Wednesday, June 25, 2008
No Right To Energy
We can trade for it, if we have insufficient supplies. We can reduce our consumption. We can find alternatives. We can try to bolster the case for others to produce more by revisiting some of our own decisions.
We also have to recognize the linkages between the spread of democracy and accountable governments around the world with a rising number of people entering the middle class (and expecting a certain lifestyle). In the old days, repressive dictatorships in countries with large numbers of poor people could tap things down. Today, find me an elected politician in India or South Africa or Brazil who is going to ask his constituents to give up the benefits of development because Americans don't like to pay $4/gallon at the pump. Even China is constrained, because the PRC derives its legitimacy from extending prosperity to increasing numbers of citizens.
An excerpt from Dan Yergin's testimony today before the Joint Economic Committee:
The United States is more integrated into the global marketplace than in years past, and yet it has less leverage over the market. Our oil imports today are twice what they were in the 1970s. Yet our share of world markets is less. In the 1970s, the U.S. represented 30 percent of world oil consumption. With economic growth elsewhere, the U.S. share is down to 24 percent. The balance is changing in other ways.
National oil companies—which vary greatly in their character and capabilities—control over 80 percent of world oil reserves. The five “supermajor” oil companies account for less than 15 percent of the world’s total oil production. China and India are now significant players in the market. The list of shifts goes on. The realities of the global markets and America’s integration into them emphasize the need for a cooperative, multifaceted approach to relations with both producers and other consumers and put a premium on how we manage, think through, and structure our relations with other countries.
Premium on how we manage, think through, and structure our relations with other countries? Don't hold your breath.
First, the deep water oil field recently discovered in the Gulf of Mexico, doubling US domestic reserves, could relieve some of the constraint on supply in the short-run of the next decade if it can be brought into production soon.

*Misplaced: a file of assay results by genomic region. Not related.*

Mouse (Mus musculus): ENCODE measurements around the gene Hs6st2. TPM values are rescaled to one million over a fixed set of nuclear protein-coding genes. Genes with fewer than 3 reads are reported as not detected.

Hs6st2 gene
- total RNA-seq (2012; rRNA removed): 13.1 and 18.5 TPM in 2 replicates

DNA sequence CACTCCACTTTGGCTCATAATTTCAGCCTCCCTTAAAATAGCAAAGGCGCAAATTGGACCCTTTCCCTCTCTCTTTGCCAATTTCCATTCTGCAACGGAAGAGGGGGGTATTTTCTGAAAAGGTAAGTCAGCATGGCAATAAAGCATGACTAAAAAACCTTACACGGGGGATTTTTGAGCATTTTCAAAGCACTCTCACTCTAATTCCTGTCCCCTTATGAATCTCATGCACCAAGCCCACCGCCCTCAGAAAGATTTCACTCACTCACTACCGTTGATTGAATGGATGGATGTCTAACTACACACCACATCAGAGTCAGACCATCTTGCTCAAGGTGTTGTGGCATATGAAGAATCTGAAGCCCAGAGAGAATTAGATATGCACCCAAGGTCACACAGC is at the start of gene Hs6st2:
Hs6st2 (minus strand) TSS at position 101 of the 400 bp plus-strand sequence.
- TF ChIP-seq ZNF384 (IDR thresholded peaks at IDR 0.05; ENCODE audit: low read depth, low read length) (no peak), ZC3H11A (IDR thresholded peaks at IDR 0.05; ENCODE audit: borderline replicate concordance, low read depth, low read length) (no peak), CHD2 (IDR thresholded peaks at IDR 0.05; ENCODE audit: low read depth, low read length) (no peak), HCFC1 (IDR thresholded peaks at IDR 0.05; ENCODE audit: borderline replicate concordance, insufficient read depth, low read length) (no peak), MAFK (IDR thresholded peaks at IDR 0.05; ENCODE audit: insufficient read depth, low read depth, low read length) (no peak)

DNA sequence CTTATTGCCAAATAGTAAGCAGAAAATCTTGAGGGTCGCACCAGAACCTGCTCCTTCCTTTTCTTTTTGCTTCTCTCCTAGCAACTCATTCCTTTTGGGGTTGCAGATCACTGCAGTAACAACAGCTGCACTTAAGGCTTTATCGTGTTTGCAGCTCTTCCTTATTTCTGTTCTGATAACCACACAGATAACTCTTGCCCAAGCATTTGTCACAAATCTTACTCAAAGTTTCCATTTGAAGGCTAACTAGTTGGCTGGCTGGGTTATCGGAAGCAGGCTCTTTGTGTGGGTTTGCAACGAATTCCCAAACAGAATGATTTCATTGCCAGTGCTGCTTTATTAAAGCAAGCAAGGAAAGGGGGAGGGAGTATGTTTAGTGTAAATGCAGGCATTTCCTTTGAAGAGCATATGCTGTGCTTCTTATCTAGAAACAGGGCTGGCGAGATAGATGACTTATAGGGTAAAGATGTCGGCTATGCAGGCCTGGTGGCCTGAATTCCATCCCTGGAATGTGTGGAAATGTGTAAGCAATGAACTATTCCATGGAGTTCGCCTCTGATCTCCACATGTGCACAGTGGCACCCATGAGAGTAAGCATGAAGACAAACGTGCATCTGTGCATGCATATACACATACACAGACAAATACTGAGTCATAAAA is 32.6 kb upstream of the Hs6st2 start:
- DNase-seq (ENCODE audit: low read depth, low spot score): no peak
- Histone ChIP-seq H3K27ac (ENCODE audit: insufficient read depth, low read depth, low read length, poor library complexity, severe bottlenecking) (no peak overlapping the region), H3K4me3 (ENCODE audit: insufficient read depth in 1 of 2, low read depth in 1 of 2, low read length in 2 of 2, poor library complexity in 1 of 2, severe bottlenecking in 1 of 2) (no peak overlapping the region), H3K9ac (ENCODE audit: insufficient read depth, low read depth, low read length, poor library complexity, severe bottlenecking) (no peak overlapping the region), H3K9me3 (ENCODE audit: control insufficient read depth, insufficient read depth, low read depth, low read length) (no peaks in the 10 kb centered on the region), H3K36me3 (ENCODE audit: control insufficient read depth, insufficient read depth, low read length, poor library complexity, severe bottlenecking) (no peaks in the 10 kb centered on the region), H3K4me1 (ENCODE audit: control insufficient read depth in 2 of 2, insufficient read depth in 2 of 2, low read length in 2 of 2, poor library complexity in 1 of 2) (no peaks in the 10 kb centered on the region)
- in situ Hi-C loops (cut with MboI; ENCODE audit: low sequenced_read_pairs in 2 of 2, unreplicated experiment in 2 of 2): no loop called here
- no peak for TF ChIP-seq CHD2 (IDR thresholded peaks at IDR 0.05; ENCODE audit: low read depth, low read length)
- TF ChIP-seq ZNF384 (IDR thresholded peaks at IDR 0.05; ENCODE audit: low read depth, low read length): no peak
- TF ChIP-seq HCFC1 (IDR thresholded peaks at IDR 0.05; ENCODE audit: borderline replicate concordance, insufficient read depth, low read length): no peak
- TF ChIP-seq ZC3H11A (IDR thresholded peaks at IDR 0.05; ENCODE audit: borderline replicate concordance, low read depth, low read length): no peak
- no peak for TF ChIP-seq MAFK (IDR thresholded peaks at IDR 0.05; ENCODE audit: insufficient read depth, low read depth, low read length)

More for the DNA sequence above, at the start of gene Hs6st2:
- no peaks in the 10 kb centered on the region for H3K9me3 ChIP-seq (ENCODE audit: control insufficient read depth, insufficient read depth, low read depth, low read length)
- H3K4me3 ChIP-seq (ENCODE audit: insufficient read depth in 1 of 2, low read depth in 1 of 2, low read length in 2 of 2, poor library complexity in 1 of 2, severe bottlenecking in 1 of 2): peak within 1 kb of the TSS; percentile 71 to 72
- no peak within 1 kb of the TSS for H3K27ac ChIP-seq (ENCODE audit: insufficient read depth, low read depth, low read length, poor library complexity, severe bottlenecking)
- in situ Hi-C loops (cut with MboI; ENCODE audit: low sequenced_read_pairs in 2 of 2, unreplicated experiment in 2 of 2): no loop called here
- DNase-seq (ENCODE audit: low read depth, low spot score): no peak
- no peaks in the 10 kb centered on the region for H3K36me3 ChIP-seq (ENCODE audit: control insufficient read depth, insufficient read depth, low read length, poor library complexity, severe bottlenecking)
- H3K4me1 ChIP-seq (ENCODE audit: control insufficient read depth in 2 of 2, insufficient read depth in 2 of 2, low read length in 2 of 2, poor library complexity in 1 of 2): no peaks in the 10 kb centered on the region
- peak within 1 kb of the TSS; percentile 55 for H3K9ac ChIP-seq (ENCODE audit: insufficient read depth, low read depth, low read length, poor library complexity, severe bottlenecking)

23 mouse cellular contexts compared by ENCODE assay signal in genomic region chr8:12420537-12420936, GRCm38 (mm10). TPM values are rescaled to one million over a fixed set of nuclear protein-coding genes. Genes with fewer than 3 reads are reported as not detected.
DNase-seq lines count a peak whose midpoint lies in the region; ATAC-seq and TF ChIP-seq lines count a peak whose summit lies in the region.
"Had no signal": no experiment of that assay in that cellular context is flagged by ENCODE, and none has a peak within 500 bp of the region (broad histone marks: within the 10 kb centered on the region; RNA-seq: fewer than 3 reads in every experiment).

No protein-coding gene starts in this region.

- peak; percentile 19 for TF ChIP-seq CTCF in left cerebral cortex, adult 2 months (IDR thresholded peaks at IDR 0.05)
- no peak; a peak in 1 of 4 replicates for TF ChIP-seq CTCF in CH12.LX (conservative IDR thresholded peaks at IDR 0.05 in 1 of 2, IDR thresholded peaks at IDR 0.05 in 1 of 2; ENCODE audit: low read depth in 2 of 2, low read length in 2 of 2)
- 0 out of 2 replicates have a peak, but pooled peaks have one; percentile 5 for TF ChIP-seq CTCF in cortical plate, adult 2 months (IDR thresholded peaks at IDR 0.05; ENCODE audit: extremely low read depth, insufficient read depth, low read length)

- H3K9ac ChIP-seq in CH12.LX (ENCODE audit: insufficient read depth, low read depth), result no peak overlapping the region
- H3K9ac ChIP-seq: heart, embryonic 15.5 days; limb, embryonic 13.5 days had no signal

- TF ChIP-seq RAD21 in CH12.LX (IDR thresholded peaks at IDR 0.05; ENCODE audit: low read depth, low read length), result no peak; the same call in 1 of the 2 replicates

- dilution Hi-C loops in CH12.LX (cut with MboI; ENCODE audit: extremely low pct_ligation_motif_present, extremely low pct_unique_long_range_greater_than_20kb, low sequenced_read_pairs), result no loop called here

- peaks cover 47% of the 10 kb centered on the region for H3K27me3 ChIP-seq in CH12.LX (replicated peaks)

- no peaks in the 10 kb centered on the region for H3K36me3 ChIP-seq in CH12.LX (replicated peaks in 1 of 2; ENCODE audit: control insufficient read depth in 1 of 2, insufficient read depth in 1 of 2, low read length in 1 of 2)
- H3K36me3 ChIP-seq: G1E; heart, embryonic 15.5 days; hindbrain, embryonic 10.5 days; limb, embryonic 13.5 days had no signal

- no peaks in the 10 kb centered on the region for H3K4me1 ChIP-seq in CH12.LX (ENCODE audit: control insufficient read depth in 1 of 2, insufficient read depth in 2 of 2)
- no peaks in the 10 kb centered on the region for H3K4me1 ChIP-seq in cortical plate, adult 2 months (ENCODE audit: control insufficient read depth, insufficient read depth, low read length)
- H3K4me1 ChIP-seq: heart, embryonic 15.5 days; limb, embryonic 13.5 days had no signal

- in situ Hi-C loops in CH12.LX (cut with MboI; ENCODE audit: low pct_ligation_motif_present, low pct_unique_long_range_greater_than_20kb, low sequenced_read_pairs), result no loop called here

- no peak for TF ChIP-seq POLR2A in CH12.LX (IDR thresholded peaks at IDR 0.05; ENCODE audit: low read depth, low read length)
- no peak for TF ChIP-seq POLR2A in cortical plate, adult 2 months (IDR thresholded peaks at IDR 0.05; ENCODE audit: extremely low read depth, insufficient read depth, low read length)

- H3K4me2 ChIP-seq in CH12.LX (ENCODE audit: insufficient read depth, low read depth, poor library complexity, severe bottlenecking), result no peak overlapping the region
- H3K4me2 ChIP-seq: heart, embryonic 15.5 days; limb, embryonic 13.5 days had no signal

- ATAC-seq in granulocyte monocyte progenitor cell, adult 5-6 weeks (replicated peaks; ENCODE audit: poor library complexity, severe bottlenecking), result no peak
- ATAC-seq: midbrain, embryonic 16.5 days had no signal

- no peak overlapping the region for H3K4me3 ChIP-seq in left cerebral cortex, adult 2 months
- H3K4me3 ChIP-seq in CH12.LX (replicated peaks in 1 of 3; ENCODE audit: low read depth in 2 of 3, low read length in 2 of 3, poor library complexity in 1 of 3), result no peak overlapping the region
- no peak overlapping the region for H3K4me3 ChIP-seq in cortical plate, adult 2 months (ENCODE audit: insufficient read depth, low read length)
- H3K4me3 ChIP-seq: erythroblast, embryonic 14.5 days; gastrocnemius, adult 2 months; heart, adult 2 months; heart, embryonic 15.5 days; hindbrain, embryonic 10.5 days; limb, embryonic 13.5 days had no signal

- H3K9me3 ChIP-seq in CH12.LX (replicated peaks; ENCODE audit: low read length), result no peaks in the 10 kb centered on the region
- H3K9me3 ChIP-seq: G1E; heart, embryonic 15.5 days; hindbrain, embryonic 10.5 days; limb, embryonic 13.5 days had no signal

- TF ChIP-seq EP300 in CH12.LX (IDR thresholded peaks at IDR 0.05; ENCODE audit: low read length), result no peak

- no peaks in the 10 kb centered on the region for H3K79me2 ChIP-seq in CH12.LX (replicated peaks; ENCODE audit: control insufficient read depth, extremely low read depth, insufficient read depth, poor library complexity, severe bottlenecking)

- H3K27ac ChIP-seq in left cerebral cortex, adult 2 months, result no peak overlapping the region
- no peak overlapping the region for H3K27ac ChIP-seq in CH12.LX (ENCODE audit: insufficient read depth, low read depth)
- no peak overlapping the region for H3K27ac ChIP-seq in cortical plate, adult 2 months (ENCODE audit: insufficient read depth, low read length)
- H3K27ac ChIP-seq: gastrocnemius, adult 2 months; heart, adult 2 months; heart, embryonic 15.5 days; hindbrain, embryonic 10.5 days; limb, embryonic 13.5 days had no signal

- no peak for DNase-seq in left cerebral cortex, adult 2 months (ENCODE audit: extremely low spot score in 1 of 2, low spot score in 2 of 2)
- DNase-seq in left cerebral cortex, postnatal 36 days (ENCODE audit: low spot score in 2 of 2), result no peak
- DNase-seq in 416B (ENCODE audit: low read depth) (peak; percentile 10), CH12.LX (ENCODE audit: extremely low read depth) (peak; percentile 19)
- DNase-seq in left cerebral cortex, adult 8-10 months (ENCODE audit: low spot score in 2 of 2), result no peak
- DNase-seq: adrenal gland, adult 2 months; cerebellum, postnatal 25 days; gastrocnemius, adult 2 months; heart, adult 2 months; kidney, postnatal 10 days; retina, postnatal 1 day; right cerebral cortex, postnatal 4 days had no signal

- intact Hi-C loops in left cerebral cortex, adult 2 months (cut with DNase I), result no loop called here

Second, car makers are finally getting serious about electric drive technology. With lithium-ion batteries, a practical and affordable electric car may only be a few years distant now. A shift to electric vehicles by the 2020s may actually be possible.
Third, according to a 2006 report by MIT, we are ready to tap dry geothermal energy, which can increase electricity production with zero carbon costs and none of the waste and security problems associated with nuclear power. (Dry geothermal involves drilling down into the earth's crust about 2 miles, where the rock is 400 degrees F, and cycling water down and back up as steam to drive generators.) Before private investors take the plunge, the federal government would need to spend a few hundred million dollars for a few years in test projects. But if the MIT people are correct, this kind of energy could supply the electricity we need to shift transportation and a lot of industry from chemical fuels to electric power.
There is an engineering context to the politics and diplomacy of energy and we may be entering a new engineering environment that will change the policy debate.
Furthermore, the hybrid vehicles, with their massive battery pack, are only more energy efficient (compared to gasoline-only vehicles) in urban, stop-and-go traffick; they are not as efficient as gasoline engines on highways.
One also has to keep in mind that some of the gasoline models such as Honda Civic already are as efficient as a comparable hybrid and cost less to own and operate to boot.